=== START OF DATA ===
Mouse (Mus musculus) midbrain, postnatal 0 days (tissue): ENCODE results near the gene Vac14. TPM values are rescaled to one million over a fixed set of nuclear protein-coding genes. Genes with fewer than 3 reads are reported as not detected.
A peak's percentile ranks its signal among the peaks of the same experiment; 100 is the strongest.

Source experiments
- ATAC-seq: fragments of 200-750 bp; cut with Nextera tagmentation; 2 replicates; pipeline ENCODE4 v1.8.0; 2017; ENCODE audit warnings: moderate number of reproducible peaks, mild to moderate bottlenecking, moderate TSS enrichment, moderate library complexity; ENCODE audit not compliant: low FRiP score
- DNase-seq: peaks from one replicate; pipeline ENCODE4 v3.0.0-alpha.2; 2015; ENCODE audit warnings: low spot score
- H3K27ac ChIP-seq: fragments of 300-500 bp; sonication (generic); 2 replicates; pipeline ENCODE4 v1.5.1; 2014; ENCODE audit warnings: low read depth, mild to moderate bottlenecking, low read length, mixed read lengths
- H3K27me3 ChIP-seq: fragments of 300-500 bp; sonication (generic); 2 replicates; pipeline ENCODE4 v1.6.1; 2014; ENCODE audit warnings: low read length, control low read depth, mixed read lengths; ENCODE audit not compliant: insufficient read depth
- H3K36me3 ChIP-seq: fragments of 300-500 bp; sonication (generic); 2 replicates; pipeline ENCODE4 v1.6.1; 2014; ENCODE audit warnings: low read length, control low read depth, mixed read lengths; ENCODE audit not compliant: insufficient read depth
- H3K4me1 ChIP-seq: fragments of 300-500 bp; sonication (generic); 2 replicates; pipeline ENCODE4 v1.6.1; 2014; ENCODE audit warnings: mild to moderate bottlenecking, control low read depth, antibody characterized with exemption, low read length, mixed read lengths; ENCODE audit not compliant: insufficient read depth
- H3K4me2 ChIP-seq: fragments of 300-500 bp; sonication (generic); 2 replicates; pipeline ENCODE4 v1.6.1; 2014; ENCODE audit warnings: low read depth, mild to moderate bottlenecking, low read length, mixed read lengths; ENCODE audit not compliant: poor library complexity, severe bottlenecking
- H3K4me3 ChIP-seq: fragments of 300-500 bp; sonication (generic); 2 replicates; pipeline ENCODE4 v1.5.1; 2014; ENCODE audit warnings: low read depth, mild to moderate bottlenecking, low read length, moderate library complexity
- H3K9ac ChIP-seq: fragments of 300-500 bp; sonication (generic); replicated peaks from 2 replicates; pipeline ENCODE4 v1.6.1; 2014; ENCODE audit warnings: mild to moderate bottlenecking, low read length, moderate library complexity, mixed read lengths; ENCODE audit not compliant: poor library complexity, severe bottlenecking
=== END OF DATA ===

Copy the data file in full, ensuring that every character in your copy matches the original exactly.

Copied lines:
Mouse (Mus musculus) midbrain, postnatal 0 days (tissue): ENCODE results near the gene Vac14. TPM values are rescaled to one million over a fixed set of nuclear protein-coding genes. Genes with fewer than 3 reads are reported as not detected.
A peak's percentile ranks its signal among the peaks of the same experiment; 100 is the strongest.

Source experiments
- ATAC-seq: fragments of 200-750 bp; cut with Nextera tagmentation; 2 replicates; pipeline ENCODE4 v1.8.0; 2017; ENCODE audit warnings: moderate number of reproducible peaks, mild to moderate bottlenecking, moderate TSS enrichment, moderate library complexity; ENCODE audit not compliant: low FRiP score
- DNase-seq: peaks from one replicate; pipeline ENCODE4 v3.0.0-alpha.2; 2015; ENCODE audit warnings: low spot score
- H3K27ac ChIP-seq: fragments of 300-500 bp; sonication (generic); 2 replicates; pipeline ENCODE4 v1.5.1; 2014; ENCODE audit warnings: low read depth, mild to moderate bottlenecking, low read length, mixed read lengths
- H3K27me3 ChIP-seq: fragments of 300-500 bp; sonication (generic); 2 replicates; pipeline ENCODE4 v1.6.1; 2014; ENCODE audit warnings: low read length, control low read depth, mixed read lengths; ENCODE audit not compliant: insufficient read depth
- H3K36me3 ChIP-seq: fragments of 300-500 bp; sonication (generic); 2 replicates; pipeline ENCODE4 v1.6.1; 2014; ENCODE audit warnings: low read length, control low read depth, mixed read lengths; ENCODE audit not compliant: insufficient read depth
- H3K4me1 ChIP-seq: fragments of 300-500 bp; sonication (generic); 2 replicates; pipeline ENCODE4 v1.6.1; 2014; ENCODE audit warnings: mild to moderate bottlenecking, control low read depth, antibody characterized with exemption, low read length, mixed read lengths; ENCODE audit not compliant: insufficient read depth
- H3K4me2 ChIP-seq: fragments of 300-500 bp; sonication (generic); 2 replicates; pipeline ENCODE4 v1.6.1; 2014; ENCODE audit warnings: low read depth, mild to moderate bottlenecking, low read length, mixed read lengths; ENCODE audit not compliant: poor library complexity, severe bottlenecking
- H3K4me3 ChIP-seq: fragments of 300-500 bp; sonication (generic); 2 replicates; pipeline ENCODE4 v1.5.1; 2014; ENCODE audit warnings: low read depth, mild to moderate bottlenecking, low read length, moderate library complexity
- H3K9ac ChIP-seq: fragments of 300-500 bp; sonication (generic); replicated peaks from 2 replicates; pipeline ENCODE4 v1.6.1; 2014; ENCODE audit warnings: mild to moderate bottlenecking, low read length, moderate library complexity, mixed read lengths; ENCODE audit not compliant: poor library complexity, severe bottlenecking